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Spotlight on Rheumatoid Arthritis:
What causes Rheumatoid Arthritis (RA) and what is the difference between Osteoarthritis (OA) and Rheumatoid Arthritis?
OA affects around 240 million people globally [1], with an estimated 9.6% of men and 18% of women over 60 that are symptomatic for OA. OA is caused by general wear and tear and ageing of joints (reduction of cartilage which is the coating at the end of bones), usually, the hips, spine and hands although this can affect other joints. This often presents as chronic pain that affects the joints, stiffness, tenderness also a loss of mobility and range. Bone spurs that are extra pieces of bone, can form around the affected joint. Finally swelling, that is associated with local soft tissue inflammation.
RA, however, is quite different and is caused when your immune system targets the synovial lining in a joint and destroys it. RA targets joints with a visible symmetry on both sides of the body simultaneously, which sets it apart from other types of arthritis. RA is known as an autoimmune disorder and can also affect the eyes, soft tissue, nerves, heart and lungs etc.
How big an issue is RA?
Rheumatoid arthritis affects more women in comparison to men and manifests in the 3rd to 6th decades. In terms of prevalence: “an estimated prevalence of 1 to 2%, the prevalence increases with age, approaching 5% in women over age 55. The average annual incidence in the United States is about 70 per 100,000 annually. Both incidence and prevalence of rheumatoid arthritis are two to three times greater in women than in men.” [2].

Progression

For many people suffering from early-onset RA, the unknown is a constant concern, the disease can progress in several different ways causing diseases related to organs, nerves, joints and sensory function.

Eye disease is something that RA patients can develop this manifests as Keratoconjunctivitis of Sjogren’s syndrome the former will cause pain and inflammation, the latter causing dryness and irritation in eyes and mouth and other parts of the body.

Cardiopulmonary disease can affect patients in several ways, with pericarditis the most common and including pleurisy with or without effusion, intrapulmonary nodules, and diffuse interstitial fibrosis. These conditions will result in reduced lung function, having a huge impact on the patient’s quality of life and mobility.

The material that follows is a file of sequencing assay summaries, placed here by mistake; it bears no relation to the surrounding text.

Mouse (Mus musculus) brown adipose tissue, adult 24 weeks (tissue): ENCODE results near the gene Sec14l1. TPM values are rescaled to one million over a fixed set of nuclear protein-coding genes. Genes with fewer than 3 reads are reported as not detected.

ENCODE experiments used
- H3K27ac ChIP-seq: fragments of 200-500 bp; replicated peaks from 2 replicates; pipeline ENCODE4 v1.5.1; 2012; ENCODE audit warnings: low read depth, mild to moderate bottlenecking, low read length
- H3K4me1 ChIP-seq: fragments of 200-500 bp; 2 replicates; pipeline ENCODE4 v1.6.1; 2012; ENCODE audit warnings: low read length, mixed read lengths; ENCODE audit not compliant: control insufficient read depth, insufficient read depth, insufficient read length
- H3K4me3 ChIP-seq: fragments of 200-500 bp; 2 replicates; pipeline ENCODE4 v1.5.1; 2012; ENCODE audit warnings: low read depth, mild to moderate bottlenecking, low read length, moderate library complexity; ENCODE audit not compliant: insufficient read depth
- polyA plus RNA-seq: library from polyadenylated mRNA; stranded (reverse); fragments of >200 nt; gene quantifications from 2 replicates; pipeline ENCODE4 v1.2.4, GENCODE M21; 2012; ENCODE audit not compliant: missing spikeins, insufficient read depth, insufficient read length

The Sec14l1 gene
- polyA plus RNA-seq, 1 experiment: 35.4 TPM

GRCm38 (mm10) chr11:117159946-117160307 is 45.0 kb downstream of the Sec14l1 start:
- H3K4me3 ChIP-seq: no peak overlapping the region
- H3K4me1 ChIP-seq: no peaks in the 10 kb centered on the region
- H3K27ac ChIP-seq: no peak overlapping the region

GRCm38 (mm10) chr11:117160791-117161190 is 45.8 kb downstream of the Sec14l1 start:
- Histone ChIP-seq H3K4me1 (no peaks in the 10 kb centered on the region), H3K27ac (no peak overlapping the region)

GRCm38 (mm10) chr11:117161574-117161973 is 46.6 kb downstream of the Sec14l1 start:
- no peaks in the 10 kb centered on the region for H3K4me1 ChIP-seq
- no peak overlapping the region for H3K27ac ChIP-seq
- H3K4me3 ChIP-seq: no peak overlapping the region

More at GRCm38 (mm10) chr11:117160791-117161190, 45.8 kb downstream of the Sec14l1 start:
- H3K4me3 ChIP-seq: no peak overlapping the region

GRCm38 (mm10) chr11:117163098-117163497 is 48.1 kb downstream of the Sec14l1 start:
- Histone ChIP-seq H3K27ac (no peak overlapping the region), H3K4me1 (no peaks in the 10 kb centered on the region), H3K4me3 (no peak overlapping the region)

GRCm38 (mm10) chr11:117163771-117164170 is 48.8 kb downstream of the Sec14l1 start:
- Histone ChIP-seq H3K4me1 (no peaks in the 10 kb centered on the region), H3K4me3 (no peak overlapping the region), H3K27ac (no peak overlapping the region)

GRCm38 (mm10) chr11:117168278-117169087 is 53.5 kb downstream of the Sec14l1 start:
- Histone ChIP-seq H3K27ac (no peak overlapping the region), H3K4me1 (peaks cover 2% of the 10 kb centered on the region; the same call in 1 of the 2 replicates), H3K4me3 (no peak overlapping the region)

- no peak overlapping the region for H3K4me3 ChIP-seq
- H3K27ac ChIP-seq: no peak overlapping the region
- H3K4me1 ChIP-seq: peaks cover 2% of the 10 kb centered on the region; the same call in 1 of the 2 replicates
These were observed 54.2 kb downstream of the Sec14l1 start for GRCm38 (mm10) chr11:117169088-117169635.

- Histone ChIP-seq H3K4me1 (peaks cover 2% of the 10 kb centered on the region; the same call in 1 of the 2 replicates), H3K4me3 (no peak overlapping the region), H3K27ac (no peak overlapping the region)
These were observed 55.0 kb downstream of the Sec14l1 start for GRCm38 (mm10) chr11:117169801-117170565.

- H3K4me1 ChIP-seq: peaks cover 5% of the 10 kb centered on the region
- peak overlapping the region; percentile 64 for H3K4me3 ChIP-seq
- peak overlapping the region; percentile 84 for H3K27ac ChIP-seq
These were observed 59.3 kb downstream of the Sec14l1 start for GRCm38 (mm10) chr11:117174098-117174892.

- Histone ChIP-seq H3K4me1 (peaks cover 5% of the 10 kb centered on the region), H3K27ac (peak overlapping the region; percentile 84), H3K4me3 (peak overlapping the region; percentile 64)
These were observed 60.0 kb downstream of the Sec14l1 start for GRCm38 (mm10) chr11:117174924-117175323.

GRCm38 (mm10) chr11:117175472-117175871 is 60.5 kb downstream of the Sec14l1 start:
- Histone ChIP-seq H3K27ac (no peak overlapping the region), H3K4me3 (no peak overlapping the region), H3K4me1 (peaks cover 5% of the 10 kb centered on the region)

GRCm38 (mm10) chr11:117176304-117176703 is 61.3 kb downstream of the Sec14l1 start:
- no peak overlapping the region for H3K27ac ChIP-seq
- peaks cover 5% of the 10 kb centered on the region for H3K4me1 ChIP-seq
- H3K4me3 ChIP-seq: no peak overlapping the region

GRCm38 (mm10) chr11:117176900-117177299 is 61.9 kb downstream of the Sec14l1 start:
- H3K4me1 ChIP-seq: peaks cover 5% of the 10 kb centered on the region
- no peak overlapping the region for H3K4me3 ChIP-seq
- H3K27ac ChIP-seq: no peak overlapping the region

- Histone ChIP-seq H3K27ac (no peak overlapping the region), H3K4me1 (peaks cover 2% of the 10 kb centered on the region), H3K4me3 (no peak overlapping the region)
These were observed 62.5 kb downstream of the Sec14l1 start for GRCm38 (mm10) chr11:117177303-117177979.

Atherosclerosis is the most common cardiovascular manifestation in RA. It is also the leading cause of death in the RA patient. Because chronic inflammation may be the cause of atherosclerosis, it is possible that early aggressive treatment of RA may reduce the incidence or severity of heart disease [2].

Neurologic disease is also a complication of RA its most common manifestation is as carpal tunnel syndrome and tarsal tunnel syndrome, these are conditions that involvement entrapments of nerves and produce symptoms along the path of the nerves involved. Atlantoaxial-subluxation is caused when the 1st and 2nd vertebrae become misaligned as a result of RA complications that can lead to fatality in rare cases. [2].

RA & Quality of Life

So, as you can see above RA is a chronic condition that its sufferers have to battle daily for the rest of their lives, pain, inflammation, loss of mobility and lung function as well as sensory (eyes) impact and discomfort are all things that impact their quality of life.
What is the prognosis for RA patients?
RA can reduce a person’s life expectancy by as much as 10 to 15 years [3], many people still have full lives and exceed 80 or 90 years of age, but this is not the norm. Many things can mitigate an RA prognosis including age, disease progression, as well as lifestyle choices, such as smoking or weight gain.
Medicinal Cannabis Therapies For RA?
So, in order to discuss medicinal cannabis therapies, we first need to introduce you to the endocannabinoid system and the principle of biochemical signalling and binding.